The Centre for Research on Animal Rights (CRAR) and the Federation of Indian Animal Protection Organisations (FIAPO) are demanding the government of Karnataka, a state in the southwestern region of India, to immediately stop the capture of wild elephants under Operation Jumbo and replace it with a comprehensive plan of action to mitigate human-elephant conflicts.
The complainants claim several elephants have already died during such operations, including a popular one named Arjuna, whose death prompted the Karnataka Forest Department to temporarily stop the operation which now has resumed. The department has captured 40-50 wild elephants in the Hassan-Kodagu region claiming this was done in an attempt to address incidents of human-elephant conflict.
Alok Hisarwala, lawyer-activist and founder of the CRAR, said to The India Express, “Capture of elephants from the wild is an egregious exercise of the power embedded under Section 11 of the Wildlife Protection Amendment Act which is also leading to the death of innocent wild elephants (a protected Schedule I species). It must be stopped at once.”
Bharati Ramachandran, CEO of the FIAPO, said, “The use of capture is more a sensationalist smokescreen to appease the general public, and in effect, does not ensure peaceful coexistence. Commercial encroachments of forest lands, especially elephant corridors, are the main drivers of human-elephant conflict. Elephant reserves must be recognised as legally protected areas, like tiger reserves. Even after 10 years since the 2013 High Court order, the government has failed to declare notified forest areas within elephant corridors as reserve forests under Section 17 of the Karnataka Forest Act… We also need to undo the damage caused by unrestricted encroachments by removing them from critical elephant corridors and habitats. This can only be achieved through strong political will to ensure the protection of elephants and humans.”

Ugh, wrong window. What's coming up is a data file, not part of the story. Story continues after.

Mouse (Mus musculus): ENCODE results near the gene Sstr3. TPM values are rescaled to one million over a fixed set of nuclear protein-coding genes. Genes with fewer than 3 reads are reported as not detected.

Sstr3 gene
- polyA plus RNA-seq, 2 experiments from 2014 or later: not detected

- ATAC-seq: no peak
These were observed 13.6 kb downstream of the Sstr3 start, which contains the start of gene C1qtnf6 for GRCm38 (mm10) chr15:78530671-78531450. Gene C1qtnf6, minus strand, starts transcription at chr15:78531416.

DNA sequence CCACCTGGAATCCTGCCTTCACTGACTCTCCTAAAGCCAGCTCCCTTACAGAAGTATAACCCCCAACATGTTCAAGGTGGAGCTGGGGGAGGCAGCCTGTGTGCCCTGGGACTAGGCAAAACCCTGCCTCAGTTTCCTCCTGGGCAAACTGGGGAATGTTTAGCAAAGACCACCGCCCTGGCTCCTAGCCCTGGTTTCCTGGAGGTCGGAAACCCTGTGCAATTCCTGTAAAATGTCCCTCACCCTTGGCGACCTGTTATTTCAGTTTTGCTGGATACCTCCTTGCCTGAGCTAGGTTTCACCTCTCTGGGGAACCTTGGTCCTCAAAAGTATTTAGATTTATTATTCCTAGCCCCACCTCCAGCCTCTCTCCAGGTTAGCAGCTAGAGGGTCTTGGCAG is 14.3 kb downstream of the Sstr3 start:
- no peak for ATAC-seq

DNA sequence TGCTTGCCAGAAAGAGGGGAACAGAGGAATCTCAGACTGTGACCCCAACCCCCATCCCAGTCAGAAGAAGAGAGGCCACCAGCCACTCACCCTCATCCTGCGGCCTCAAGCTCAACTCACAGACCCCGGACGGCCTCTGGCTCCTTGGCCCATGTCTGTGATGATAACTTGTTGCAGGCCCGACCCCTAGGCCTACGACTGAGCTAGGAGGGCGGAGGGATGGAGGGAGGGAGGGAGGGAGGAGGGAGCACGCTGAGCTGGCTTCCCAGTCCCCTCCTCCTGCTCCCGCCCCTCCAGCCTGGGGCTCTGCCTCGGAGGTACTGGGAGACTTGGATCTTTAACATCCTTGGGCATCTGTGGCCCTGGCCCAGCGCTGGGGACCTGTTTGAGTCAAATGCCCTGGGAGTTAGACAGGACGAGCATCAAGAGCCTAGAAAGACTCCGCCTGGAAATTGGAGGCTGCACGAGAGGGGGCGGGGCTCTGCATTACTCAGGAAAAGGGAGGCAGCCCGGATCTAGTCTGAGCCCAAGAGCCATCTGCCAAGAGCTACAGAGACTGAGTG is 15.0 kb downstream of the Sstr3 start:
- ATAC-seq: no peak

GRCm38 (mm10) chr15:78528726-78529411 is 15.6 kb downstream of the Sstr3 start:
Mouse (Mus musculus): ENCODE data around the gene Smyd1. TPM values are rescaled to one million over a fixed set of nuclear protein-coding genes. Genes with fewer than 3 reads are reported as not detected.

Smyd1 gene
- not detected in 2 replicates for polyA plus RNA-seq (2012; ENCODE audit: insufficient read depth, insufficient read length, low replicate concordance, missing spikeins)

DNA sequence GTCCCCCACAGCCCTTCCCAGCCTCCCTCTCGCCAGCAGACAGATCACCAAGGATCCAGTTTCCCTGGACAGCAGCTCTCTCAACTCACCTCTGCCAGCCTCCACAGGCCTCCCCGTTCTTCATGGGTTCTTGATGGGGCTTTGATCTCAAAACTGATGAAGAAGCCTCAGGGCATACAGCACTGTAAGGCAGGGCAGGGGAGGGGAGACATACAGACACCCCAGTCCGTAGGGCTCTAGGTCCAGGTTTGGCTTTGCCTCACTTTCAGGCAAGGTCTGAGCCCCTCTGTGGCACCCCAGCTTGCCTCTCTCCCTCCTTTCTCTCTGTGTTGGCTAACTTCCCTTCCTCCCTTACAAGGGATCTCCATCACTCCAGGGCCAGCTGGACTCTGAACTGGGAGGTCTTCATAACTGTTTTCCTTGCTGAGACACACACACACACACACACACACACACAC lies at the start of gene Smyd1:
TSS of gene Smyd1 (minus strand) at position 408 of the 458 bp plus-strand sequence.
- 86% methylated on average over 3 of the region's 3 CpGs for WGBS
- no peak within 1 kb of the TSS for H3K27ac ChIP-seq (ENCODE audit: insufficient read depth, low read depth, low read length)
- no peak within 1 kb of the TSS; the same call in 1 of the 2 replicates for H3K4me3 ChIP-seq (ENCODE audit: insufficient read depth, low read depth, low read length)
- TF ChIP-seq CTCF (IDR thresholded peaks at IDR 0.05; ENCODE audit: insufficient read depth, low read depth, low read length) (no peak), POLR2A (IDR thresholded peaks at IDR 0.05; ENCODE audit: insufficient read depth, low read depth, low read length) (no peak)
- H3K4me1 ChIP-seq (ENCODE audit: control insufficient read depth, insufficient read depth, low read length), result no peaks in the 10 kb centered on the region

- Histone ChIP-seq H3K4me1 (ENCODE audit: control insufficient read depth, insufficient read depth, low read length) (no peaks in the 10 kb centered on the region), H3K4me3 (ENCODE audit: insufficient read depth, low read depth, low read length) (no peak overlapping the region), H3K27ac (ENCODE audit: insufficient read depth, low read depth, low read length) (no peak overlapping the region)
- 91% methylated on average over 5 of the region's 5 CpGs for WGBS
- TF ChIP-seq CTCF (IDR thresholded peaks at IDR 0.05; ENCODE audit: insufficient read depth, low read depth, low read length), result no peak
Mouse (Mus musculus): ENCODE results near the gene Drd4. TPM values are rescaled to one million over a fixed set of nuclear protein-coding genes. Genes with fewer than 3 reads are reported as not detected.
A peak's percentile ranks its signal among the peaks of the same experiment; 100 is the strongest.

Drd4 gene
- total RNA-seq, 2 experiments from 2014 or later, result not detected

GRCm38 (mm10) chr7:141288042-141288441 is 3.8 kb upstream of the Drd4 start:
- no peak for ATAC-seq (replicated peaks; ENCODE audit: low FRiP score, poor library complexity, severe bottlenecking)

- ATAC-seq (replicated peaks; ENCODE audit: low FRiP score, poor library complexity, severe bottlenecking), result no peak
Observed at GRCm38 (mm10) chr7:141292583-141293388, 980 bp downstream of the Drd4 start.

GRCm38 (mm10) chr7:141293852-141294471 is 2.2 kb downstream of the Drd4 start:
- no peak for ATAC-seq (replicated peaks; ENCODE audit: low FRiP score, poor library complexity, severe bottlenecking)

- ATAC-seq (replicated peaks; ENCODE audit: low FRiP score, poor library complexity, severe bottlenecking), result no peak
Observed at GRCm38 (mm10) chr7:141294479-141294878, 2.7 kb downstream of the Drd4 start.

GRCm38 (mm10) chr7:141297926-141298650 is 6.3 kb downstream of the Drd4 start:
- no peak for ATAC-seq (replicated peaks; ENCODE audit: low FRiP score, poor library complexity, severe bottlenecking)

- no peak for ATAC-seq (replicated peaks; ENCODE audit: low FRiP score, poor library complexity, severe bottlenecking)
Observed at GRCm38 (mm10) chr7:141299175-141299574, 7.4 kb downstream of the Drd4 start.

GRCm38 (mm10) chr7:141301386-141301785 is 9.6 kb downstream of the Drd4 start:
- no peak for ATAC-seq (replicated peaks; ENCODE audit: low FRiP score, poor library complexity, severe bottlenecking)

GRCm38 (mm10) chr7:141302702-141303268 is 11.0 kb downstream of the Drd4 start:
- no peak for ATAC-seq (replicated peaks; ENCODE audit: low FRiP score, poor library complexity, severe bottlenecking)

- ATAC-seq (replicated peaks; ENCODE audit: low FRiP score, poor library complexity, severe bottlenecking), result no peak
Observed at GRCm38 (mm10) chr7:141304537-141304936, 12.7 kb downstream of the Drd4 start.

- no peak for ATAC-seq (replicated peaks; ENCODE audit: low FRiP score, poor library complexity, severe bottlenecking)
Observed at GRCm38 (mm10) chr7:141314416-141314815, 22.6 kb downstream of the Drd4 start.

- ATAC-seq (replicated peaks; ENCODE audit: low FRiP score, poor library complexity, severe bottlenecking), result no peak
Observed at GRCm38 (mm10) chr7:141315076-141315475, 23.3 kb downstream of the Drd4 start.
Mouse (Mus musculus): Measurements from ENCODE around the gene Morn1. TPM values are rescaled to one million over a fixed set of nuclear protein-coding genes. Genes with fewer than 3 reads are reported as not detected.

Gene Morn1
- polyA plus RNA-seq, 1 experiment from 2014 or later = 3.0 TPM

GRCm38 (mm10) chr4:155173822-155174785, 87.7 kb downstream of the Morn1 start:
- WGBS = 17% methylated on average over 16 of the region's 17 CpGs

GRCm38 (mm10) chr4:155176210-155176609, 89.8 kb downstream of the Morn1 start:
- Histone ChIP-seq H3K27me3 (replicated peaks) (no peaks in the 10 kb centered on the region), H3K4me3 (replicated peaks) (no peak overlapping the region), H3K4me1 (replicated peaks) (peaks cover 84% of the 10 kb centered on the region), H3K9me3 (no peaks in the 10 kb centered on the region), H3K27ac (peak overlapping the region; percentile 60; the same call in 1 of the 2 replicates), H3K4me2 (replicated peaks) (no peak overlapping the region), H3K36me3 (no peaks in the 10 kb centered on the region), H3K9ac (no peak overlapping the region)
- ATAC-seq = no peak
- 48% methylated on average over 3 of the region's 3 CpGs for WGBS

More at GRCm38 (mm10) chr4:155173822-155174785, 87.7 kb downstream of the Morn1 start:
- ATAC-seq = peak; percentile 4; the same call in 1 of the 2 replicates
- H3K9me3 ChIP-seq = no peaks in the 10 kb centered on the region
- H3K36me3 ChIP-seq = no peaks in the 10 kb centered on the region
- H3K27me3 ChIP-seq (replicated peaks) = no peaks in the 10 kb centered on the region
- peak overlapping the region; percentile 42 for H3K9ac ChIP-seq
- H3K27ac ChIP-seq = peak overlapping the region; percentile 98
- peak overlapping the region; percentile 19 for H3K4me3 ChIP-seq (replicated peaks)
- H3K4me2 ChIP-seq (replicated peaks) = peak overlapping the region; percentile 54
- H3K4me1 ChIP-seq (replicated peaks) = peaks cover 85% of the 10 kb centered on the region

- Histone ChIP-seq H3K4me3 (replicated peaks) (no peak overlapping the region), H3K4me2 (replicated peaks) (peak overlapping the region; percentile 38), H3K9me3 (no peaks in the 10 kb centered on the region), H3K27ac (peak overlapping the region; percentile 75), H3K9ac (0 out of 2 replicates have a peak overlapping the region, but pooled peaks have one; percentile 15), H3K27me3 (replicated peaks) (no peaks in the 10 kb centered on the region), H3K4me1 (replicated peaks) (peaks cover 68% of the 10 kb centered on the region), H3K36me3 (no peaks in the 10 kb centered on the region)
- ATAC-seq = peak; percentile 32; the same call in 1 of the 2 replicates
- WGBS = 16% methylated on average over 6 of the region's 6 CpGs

The three key demands of these groups are the formation of guidelines to regulate the exceptional power under Section 11 of the Wild Life Protection Amendment Act, 2022, to issue capture orders to mitigate conflicts under Section 11 only on rare exceptions, and the power in Section 11 be delegated to an expert body consisting of scientists, ecologists, forest officers, lawyers, and members of the civil society.